23 February 2021

Clinical trials and translation: giving a voice to scientific progress

Categoria: Translation

by Silvia Giancola

These days we are hearing about vaccines on a daily basis, so it is worth devoting a few words to clinical trials.

Clinical trials are at the heart of the process that leads to the authorization of a drug or vaccine.

Let us briefly consider what these trials entail and how they relate to our work as translation experts.

 

What is a clinical trial?

 

A clinical trial is a medical study conducted to test the safety and efficacy of a treatment, such as a drug, a diagnostic method or, for that matter, a vaccine. Safety and efficacy are the two requirements investigated throughout the various phases of a clinical trial.

A pre-clinical phase done on cells (known as in-vitro) and on animals is followed by three other testing phases that are briefly outlined below, by no means exhaustively.

Phase 1

The active ingredient is administered to a small number of healthy, non-elderly patients, enrolled on a voluntary basis, to assess expected side effects.

Phase 2

The study focuses on therapeutic activity and non-toxicity, expanding the pool of volunteers and dividing it into several groups, within which the potential drug and a placebo, i.e. a substance with no therapeutic efficacy, are administered.

The study is known as a single-blind study if assessments of activity and safety parameters are conducted without the patient knowing the type of treatment received or a double-blind study if both the physician and patient do not know the type of treatment received or administered.

A clinical trial is a medical study conducted to test the efficacy and safety of a treatment

Phase 3

The focus shifts to the benefit that the treatment offers over drugs that are already commercially available and focuses on the risk–benefit ratio.

 

A randomized controlled trial is then performed.

What does that mean?

It means that a sample of randomly selected patients are given the new active ingredient, while others are given a control drug, which is usually the standard treatment used up to that point (hence the term “controlled trial”).

 

These conditions ensure high reliability in determining the efficacy of a medicine, since in this scenario the two groups have exactly the same characteristics, except for the medicine taken.

Thus, at the end of the study, differences attributable to participants’ health can be solely ascribed to the treatment, rather than to errors or chance circumstances.

At the end of the trial process, if the drug has demonstrated safety and efficacy, it is submitted to the relevant authority for registration and issuance of a marketing authorization.

 

Is translation an important asset when conducting a clinical trial?

 

Absolutely. Translation plays a key role in the implementation of a clinical trial. Firstly because it is essential to ensure perfect understanding between the various participants in the trial, who often come from different countries and speak different languages:

  • the sponsor, i.e. the company financing the study (often a pharmaceutical company);
  • the researchers, i.e., the medical teams conducting the research, which is often done by more than one team (these cases are known as multicenter research trials because they are conducted simultaneously in different research centers);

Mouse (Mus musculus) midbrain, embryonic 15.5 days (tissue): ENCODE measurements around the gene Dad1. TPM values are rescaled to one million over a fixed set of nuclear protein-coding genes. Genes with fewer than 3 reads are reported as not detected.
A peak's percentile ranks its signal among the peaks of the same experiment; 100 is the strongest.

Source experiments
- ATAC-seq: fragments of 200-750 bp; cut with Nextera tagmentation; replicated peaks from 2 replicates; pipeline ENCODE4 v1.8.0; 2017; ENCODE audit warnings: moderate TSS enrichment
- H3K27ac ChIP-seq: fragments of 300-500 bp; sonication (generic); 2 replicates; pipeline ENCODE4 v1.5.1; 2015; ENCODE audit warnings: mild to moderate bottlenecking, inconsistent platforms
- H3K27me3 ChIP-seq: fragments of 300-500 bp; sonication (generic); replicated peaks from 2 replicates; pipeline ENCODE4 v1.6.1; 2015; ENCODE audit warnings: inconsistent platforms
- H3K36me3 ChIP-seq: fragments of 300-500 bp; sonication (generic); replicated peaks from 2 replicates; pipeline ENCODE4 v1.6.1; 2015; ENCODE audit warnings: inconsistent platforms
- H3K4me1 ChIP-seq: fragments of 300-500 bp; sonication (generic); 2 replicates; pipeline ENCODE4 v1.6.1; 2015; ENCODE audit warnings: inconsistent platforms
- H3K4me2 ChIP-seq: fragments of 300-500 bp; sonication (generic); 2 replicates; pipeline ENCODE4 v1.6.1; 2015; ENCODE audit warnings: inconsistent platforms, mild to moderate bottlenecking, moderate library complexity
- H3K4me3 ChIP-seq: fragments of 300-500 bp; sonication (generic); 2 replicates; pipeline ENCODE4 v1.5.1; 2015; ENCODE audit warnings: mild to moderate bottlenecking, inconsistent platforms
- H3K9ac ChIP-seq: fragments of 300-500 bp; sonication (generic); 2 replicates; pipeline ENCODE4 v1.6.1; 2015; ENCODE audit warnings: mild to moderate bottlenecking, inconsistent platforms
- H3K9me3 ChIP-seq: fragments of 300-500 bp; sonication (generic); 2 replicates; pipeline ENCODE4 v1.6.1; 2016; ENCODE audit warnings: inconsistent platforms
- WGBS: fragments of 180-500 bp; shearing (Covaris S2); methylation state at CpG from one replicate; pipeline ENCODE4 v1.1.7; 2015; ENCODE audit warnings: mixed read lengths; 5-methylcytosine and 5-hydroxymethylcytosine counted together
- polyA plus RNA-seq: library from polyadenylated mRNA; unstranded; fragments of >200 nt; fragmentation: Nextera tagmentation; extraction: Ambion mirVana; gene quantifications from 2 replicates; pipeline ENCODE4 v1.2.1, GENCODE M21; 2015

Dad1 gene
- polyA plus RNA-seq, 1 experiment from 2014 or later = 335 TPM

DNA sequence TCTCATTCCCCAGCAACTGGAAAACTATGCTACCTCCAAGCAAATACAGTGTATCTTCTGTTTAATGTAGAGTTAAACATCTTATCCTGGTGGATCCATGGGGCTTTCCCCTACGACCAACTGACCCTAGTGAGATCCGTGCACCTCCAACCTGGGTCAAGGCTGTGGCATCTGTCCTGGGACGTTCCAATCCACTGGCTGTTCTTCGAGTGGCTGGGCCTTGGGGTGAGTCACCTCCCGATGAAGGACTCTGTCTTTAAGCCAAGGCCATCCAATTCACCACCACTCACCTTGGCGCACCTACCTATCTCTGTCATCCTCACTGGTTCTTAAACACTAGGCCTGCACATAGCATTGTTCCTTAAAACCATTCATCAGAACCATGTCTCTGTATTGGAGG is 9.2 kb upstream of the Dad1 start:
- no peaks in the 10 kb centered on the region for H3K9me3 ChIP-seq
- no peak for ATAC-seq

• patients who voluntarily participate in the trial;
  • finally, the authority that issues the authorization and initiates production – in the case of Italy, AIFA (Italian Medicines Agency).

Before performing any clinical trial, documentation must be prepared and submitted to the sponsor, who will provide funding if they believe the trial has a chance of success.

Furthermore, the study relies on the participation of volunteers, who must be provided with clear, understandable information that outlines the details of the project in which they are participating, including a calendar of scheduled visits and informed consent forms.

The healthcare staff organize several meetings to explain each procedure and every aspect of the study to participants, as well as how to participate. They address any concerns that participants may have and administer pre-screening exams to the sample population.

Translation and communication in all languages used among the many parties involved in the process must be crystal clear so that the entire process, from initial research to final authorization, can run efficiently.

Moreover, clinical studies and medical documentation are scientific texts intended for specialized professionals, so the translator must use technical and industry-specific terminology that may be obscure to non-specialists, but very clear to the target audience.

Patient materials, by contrast, should be written and translated in simpler, less scientific language to make them understandable to a less educated audience.

Finally, communication with the relevant authorities must naturally maintain an institutional, highly specialized register.

For translators, this is a demanding, rigorous field that requires specialized skills.

For Way2Global and its expert medical-scientific translators, translation of clinical trials is conducted with absolute precision and competence, always considering the intended user and the purpose of the communication.

Above all, especially during this period, it is part of our mission as a benefit corporation committed every day to effectively contributing with its activities to resolving humanity’s great challenges and to development that can be described as truly sustainable.

 

Do you need a medico-scientific translation? Contact us!

 

Clinical trials and translation: giving a voice to scientific progress

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